Using density and variance estimates from Adams (1995) that were felt to be representative of the populations in the survey blocks, simulation analyses were used to estimate the number of sample units (SUs) needed in each strata (Gasaway et al. 1986). Location of SUs within each stratum was accomplished by computer generated random number selection using UTM coordinates. The SU was then delineated on or near this coordinate using geographic boundaries. Each SU lay entirely within 1 stratum. Large water bodies, heavy softwood cover, developed areas, agricultural lands, and elevations above 3,000 ft were not considered moose habitat and were not included in the survey. Sixty-one sample units averaging 16.7 ([+ or -] 2.1 SD) [km.sup.2] in size were delineated. To reduce variance estimates a larger number of SUs were assigned to the high-density strata than to the low-density strata (Gasaway et al. 1986).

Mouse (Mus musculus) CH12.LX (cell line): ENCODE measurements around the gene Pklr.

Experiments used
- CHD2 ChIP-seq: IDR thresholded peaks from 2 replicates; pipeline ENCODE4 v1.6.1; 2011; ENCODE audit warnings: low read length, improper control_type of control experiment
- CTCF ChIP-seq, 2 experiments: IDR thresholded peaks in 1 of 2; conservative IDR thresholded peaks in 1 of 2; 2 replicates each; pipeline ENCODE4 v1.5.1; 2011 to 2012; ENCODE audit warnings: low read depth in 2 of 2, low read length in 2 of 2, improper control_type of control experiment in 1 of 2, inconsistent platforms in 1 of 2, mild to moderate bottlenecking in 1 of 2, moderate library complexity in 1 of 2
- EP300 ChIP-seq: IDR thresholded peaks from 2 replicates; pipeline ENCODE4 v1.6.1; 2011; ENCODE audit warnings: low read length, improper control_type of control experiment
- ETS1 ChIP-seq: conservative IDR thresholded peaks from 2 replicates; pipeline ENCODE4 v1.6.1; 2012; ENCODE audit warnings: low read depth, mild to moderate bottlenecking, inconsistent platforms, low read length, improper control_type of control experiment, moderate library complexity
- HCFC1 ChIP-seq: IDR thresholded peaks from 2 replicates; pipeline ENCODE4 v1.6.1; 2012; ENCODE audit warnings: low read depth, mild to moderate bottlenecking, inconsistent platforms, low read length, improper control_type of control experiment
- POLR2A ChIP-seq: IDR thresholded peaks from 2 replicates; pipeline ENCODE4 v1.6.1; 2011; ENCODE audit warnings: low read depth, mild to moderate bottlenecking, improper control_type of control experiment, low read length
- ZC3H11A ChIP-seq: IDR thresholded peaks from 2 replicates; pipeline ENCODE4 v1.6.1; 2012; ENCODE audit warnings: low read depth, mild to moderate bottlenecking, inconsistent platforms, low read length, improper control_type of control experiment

Sightability was determined in the test flight done by Adams (1995). The infrared equipment and study area used by Adams were the same as for this 1998 survey. The method employed by Adams to estimate sightability in 1995 was similar to that suggested by Gasaway et al. (1986). Two study sites representing the 2 major habitat types (hardwood, hardwood/softwood) were flown in a "normal" survey pattern and then 2 subsites of each of these areas, or the entire area, was immediately re-flown in a pattern that allowed for maximum detection of moose. The resulting sightability correction factor was 1.12. Financial considerations precluded the use of collared animals in defining sightability.